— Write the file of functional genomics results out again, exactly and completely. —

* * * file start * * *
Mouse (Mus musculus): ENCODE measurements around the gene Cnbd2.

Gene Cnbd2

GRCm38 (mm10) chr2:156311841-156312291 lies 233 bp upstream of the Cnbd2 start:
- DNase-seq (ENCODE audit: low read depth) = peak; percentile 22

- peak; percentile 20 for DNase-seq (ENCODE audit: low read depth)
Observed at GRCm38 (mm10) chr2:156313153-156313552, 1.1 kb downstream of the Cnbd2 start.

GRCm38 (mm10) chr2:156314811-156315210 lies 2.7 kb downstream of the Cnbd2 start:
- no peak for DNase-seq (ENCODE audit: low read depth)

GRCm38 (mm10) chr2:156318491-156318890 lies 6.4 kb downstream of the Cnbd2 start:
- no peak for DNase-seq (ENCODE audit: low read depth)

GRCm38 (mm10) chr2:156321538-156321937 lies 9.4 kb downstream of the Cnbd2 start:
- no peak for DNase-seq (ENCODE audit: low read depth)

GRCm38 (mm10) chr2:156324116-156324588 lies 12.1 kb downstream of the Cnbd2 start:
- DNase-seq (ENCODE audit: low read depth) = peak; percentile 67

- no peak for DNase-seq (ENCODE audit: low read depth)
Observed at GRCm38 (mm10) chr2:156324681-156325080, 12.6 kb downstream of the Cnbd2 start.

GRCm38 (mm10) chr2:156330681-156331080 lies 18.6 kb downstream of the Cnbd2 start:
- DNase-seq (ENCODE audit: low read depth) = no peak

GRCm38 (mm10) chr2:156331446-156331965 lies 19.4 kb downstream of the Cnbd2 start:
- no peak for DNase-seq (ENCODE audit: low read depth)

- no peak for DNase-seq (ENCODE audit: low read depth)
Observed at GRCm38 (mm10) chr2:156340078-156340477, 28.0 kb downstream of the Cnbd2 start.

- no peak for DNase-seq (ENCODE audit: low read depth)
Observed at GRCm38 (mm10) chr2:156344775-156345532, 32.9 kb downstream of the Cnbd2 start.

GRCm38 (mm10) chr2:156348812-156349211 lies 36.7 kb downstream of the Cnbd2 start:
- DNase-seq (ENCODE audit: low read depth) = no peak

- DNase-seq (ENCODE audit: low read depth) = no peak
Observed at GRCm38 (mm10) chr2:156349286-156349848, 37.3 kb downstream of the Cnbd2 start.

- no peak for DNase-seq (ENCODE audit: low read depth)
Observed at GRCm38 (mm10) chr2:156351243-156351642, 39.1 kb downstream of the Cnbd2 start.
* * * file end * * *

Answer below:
Mouse (Mus musculus): ENCODE measurements around the gene Cnbd2.

Gene Cnbd2

GRCm38 (mm10) chr2:156311841-156312291 lies 233 bp upstream of the Cnbd2 start:
- DNase-seq (ENCODE audit: low read depth) = peak; percentile 22

- peak; percentile 20 for DNase-seq (ENCODE audit: low read depth)
Observed at GRCm38 (mm10) chr2:156313153-156313552, 1.1 kb downstream of the Cnbd2 start.

GRCm38 (mm10) chr2:156314811-156315210 lies 2.7 kb downstream of the Cnbd2 start:
- no peak for DNase-seq (ENCODE audit: low read depth)

GRCm38 (mm10) chr2:156318491-156318890 lies 6.4 kb downstream of the Cnbd2 start:
- no peak for DNase-seq (ENCODE audit: low read depth)

GRCm38 (mm10) chr2:156321538-156321937 lies 9.4 kb downstream of the Cnbd2 start:
- no peak for DNase-seq (ENCODE audit: low read depth)

GRCm38 (mm10) chr2:156324116-156324588 lies 12.1 kb downstream of the Cnbd2 start:
- DNase-seq (ENCODE audit: low read depth) = peak; percentile 67

- no peak for DNase-seq (ENCODE audit: low read depth)
Observed at GRCm38 (mm10) chr2:156324681-156325080, 12.6 kb downstream of the Cnbd2 start.

GRCm38 (mm10) chr2:156330681-156331080 lies 18.6 kb downstream of the Cnbd2 start:
- DNase-seq (ENCODE audit: low read depth) = no peak

GRCm38 (mm10) chr2:156331446-156331965 lies 19.4 kb downstream of the Cnbd2 start:
- no peak for DNase-seq (ENCODE audit: low read depth)

- no peak for DNase-seq (ENCODE audit: low read depth)
Observed at GRCm38 (mm10) chr2:156340078-156340477, 28.0 kb downstream of the Cnbd2 start.

- no peak for DNase-seq (ENCODE audit: low read depth)
Observed at GRCm38 (mm10) chr2:156344775-156345532, 32.9 kb downstream of the Cnbd2 start.

GRCm38 (mm10) chr2:156348812-156349211 lies 36.7 kb downstream of the Cnbd2 start:
- DNase-seq (ENCODE audit: low read depth) = no peak

- DNase-seq (ENCODE audit: low read depth) = no peak
Observed at GRCm38 (mm10) chr2:156349286-156349848, 37.3 kb downstream of the Cnbd2 start.

- no peak for DNase-seq (ENCODE audit: low read depth)
Observed at GRCm38 (mm10) chr2:156351243-156351642, 39.1 kb downstream of the Cnbd2 start.